The Consumer Financial Protection Bureau says if you’re considering this type of loan, you should look beyond the advertising.
In a reverse mortgage advertisement, you might see enticing images of youthful retirees on the golf course or enjoying other leisure activities. A reverse mortgage is a special type of loan that allows homeowners aged 62 and older to borrow against the accrued equity in their homes. The loan must be paid back when the borrower dies, moves, or no longer lives in the home.
Ads for reverse mortgages are found on television, radio, in print, and on the internet, and many ads feature celebrity spokespeople discussing the benefits of reverse mortgages without mentioning risks. The Consumer Financial Protection Bureau (CFPB) took a look at some of these ads and found incomplete and inaccurate statements used to describe the loans. In addition, most of the important loan requirements were often buried in fine print, if they were even mentioned at all. These advertisements may leave older homeowners with the false impression that reverse mortgage loans are a risk-free solution to financial gaps in retirement.
In conducting their study, the CFPB met with older homeowners in Washington DC, Chicago, and Los Angeles to learn about their thoughts and impressions of reverse mortgage ads. After looking at a variety of ads, many of those homeowners didn’t realize reverse mortgage loans need to be repaid. Instead, some thought they could access their equity interest-free, or that the federal government provided the money as a benefit to seniors. Homeowners told us that the most attractive messages in the ads were “you can live in your home as long as you want,” and that you “still own your home.” Many ads, however, didn’t mention that seniors could lose their homes if they don’t satisfy the loan requirements, such as paying property taxes or homeowners insurance.
Seniors said the ads made reverse mortgages look like a good way to travel and enjoy retirement while they were still young and active. Yet Americans are living longer, more active lives than ever before. Reverse mortgage borrowers can outlive their loan funds by borrowing without careful planning.
Reverse mortgage ads don’t always tell the whole story, so consider these facts when you see advertisements:
- A reverse mortgage is a home loan, not a government benefit. Reverse mortgages have fees and compounding interest that must be repaid, just like other home loans. With most reverse mortgages, federal insurance guarantees that borrowers will receive their loan funds if their lender has financial difficulty or if their loan balance exceeds the value of their home. However, borrowers pay for this insurance, and it’s not a government benefit.
- You can lose your home with a reverse mortgage. When a reverse mortgage ad says you’ll retain ownership of your home, or that you can live there as long as you want to, don’t take these messages at face value. These statements are true only if you continue to meet all requirements of the reverse mortgage. If you fall behind on your property taxes or homeowners insurance, are absent from your home for longer than six months, or fail to satisfy other requirements, you can trigger a loan default. If you don’t take care of the default in time, the lender can foreclose on your home. Sometimes these requirements are listed in fine print, but not always. If you have a question about reverse mortgage requirements, contact a HUD-approved housing counselor near you.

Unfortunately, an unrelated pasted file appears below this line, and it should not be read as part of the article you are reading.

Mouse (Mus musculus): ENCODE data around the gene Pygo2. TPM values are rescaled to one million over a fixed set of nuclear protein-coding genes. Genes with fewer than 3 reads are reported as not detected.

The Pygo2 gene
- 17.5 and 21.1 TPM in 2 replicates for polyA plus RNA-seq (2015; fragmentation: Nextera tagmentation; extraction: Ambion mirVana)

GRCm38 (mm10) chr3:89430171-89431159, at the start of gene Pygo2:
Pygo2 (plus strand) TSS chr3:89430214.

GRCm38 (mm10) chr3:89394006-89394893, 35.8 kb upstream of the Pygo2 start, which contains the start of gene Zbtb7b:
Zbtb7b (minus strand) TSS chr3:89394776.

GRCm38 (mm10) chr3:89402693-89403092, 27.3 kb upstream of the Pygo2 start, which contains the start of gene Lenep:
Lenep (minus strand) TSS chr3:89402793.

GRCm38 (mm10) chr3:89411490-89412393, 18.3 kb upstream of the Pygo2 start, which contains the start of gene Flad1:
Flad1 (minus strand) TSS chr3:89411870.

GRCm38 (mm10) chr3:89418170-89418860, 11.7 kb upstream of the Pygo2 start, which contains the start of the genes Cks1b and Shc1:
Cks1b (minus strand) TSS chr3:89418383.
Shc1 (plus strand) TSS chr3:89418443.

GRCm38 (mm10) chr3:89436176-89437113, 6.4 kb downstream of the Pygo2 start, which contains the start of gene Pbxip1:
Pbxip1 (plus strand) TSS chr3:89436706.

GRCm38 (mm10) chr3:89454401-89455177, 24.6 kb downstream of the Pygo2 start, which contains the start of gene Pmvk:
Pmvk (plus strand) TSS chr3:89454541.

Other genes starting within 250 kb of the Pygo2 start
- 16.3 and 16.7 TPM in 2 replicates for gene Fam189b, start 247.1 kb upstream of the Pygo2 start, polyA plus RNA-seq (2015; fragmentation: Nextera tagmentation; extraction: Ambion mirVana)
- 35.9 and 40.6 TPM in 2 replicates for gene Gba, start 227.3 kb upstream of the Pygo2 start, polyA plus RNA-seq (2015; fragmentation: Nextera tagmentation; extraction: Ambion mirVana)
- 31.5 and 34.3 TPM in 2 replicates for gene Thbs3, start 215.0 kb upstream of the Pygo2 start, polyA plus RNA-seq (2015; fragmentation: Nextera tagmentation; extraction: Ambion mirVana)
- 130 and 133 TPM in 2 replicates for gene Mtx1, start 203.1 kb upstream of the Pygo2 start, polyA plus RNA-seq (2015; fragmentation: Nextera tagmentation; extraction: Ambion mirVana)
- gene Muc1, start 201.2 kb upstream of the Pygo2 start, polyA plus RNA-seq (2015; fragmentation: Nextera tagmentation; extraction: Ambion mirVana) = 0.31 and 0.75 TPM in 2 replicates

- Without a good plan, you could outlive your loan money. After seeing a reverse mortgage ad, you might think that a reverse mortgage guarantees your financial security no matter how long you live. Americans are living longer today than they were just a generation ago. Make sure you have a financial plan in place that accounts for a long life. That way if you need to tap your home equity, you won’t do it too early and risk running out of retirement resources later in life.
If you have a problem with your reverse mortgage
If you’re having a problem with your reverse mortgage or having problems getting through to your mortgage servicer, you can submit a complaint to CFPB online or by calling (855) 411-2372 or TTY/TDD (855) 729- 2372. CFPB will forward your complaint to the company and work to get you a response within 15 days.
For more information about how reverse mortgages work and questions to ask, read CFPB’s guide to reverse mortgages for older consumers and their families. And if you or loved one have a reverse mortgage loan, here are three steps you should take.
Source: The Consumer Financial Protection Bureau, the government agency that aims to make consumer financial markets work for consumers, responsible providers, and the economy as a whole. Visit the CFPB website to read an in-depth report on reverse mortgage ads.